Delta Forgets Custom Wheelchair of Man Going From JFK to Dublin; Destroys Parts on Flight Home

Leonard Zhukovsky /

It’s inconvenient enough when an airline forgets your luggage on a flight. It’s even worse when it’s on an overseas flight, and your bags can be delayed for a day or more.

In Tim Kelly’s case, this wasn’t just a checked bag, but his gate-checked custom-made wheelchair. Checking the chair at the gate, Kelly sat on the plane till everyone else had deplaned and waited for his chair to get off himself. His chair never came. Speaking with Insider, Kelly told the ordeal of his trip.

“Being a wheelchair user, you’re always the last person off the plane, so they were just waiting for my chair to come up. And then they said, ‘We don’t have your chair’. It seems as if my chair was tagged by the gate agent, but she never scanned the tag. So, my name was never attached to the chair, it seems, or my destination.”

This kind of misstep is something Delta isn’t exactly known for but given their recent issues with short staffing just like every other airline, this kind of mistake seems to be becoming more frequent. While gate agents initially thought his chair had gone to luggage, upon a check, it became clear that the chair never made it to Dublin. While Delta apologized for the incident and claimed that they take the responsibility of these chairs to be a tremendous responsibility, they kept making mistakes.

Delta, in turn, provided Kelly with a chair that lacked push rims, leaving him reliant on someone else to move him along. After some time, the staff at JFK contacted Kelly and let him know his chair had been located and it would be on the next flight to Dublin. Given their flight schedules, he should have had his chair the next morning.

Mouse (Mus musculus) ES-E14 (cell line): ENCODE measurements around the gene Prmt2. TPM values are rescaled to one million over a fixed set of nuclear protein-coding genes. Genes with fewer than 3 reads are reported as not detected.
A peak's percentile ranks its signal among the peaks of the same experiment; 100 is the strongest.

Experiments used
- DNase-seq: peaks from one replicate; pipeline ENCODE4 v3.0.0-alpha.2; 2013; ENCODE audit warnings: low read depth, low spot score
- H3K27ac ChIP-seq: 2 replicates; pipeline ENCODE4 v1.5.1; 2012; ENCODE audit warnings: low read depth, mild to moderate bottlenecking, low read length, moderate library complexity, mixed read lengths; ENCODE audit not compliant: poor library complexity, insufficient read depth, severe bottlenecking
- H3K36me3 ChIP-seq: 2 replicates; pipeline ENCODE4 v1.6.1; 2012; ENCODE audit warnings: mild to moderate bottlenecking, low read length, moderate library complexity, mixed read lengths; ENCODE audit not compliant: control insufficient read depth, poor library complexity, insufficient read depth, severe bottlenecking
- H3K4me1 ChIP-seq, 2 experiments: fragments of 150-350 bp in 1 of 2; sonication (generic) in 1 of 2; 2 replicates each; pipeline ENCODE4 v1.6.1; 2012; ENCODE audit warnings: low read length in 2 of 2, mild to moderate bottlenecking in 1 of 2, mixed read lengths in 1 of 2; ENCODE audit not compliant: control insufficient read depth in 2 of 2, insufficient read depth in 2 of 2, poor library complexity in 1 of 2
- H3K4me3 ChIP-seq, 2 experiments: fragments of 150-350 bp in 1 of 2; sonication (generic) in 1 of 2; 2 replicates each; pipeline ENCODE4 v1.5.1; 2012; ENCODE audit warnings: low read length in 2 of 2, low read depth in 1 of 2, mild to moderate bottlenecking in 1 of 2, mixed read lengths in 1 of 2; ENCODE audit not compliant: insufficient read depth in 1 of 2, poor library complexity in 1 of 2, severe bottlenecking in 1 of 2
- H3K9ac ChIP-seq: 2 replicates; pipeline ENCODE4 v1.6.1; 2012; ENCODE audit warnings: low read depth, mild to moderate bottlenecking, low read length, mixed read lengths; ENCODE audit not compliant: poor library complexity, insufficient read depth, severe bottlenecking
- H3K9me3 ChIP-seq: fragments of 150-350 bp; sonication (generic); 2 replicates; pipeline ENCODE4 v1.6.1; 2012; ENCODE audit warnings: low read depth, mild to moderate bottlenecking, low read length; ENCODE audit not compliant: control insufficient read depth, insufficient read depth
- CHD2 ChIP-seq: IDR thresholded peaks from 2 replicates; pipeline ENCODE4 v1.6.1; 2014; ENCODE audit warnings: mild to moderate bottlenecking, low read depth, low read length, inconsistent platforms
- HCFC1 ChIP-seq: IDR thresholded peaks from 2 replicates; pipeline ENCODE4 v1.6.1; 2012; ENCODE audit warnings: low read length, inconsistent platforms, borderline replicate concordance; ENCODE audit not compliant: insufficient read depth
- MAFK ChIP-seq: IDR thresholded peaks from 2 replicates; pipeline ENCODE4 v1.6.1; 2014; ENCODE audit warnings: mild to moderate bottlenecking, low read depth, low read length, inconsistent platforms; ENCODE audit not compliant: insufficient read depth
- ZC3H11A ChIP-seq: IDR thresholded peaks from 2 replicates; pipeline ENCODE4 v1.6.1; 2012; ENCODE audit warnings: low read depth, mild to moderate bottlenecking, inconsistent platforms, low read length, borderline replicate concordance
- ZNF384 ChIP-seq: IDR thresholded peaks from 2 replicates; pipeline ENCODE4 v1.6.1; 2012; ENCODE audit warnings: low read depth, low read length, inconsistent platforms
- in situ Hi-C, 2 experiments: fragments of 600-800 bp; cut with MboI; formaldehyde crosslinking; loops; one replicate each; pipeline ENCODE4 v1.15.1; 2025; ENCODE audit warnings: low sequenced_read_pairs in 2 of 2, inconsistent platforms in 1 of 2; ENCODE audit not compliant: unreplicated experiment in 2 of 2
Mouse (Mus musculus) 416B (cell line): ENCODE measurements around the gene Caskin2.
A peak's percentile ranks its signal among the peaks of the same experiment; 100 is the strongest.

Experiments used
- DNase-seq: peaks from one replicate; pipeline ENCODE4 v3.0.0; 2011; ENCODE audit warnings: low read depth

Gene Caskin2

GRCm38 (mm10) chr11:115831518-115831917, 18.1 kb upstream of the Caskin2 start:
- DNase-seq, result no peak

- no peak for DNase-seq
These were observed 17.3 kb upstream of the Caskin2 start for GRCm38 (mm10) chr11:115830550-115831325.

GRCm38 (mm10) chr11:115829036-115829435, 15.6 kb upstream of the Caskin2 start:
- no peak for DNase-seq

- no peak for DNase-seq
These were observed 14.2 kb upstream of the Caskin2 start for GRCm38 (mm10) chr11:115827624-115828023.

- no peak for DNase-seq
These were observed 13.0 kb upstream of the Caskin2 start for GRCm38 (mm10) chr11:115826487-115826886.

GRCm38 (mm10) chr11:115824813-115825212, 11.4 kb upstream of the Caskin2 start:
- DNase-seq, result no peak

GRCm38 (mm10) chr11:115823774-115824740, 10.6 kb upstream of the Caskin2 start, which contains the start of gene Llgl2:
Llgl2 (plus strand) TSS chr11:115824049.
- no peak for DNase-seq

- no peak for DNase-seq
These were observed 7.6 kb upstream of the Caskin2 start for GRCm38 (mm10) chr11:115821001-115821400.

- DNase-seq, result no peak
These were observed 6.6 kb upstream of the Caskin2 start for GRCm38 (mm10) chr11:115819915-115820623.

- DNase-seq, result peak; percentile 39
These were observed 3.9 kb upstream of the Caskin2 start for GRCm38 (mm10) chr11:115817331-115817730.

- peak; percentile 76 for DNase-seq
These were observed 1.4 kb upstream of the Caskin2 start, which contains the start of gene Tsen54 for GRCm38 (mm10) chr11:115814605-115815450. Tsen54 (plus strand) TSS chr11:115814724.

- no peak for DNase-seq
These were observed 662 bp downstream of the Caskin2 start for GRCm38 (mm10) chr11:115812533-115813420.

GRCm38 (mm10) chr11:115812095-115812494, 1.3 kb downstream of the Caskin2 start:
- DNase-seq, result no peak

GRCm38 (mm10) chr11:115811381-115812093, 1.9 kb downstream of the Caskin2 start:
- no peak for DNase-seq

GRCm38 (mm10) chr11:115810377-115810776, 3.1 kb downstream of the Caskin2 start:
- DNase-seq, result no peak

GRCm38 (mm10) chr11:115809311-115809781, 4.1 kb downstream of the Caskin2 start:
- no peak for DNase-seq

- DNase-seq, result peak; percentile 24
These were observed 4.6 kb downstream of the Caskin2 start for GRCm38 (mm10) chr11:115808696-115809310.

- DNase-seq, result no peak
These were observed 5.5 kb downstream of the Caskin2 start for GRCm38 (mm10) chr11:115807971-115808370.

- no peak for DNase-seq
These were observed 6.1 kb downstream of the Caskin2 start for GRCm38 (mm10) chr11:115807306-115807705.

Unfortunately, the next morning came, and at 9 am, in Dublin, they contacted Kelly to tell him that they again did not have his chair. They had elected to send the chair on to Boston since the flight from there would have gotten Kelly his chair an hour earlier than JFK would have. For some reason, the ground crew in Boston never got it on the plane to Dublin.

With this situation playing out as it did, Kelly considered flying back to get his spare chair, and then returning. This would have been a 6,000-mile round trip. He also found himself having a tough time getting around the city. “I had a hard enough time just going two blocks on Sunday night to go to a restaurant.” When his chair failed to show up again, Delta offered him an electric chair for his trip, something Kelly said was “not me”.

With both Kelly and Delta reaching out to a company in Dublin that carries his brand of chairs, he was able to get a chair until his showed up. Delta covered the cost, of $700 for the two days. While all seemed well at that point, upon returning to New York, baggage handlers had destroyed one of his hand brakes on the chair. While he admitted the part was easily broken and was easily fixed, Delta again did foot the bill in this instance.

Kelly credited the staff in Dublin for doing everything they could for him. They offered Kelly, his wife, and their two children each $1,000 in Delta Choice vouchers, and staff on the plane and in the airport passed along 37,500 SkyMiles for his troubles. This isn’t enough, in Kelly’s opinion. Delta did offer another 20,000 miles as a “goodwill gesture”, but he wants to squeeze them for all he can.

“I’m going to squeeze them hard,” said Kelly.

Given the 60,000 miles per person ticket cost for a mid-August flight, he should be getting every drop of this he can. Recovering the ticket cost in money or miles should be the least Delta can do.

Is customer service in the flight industry dying?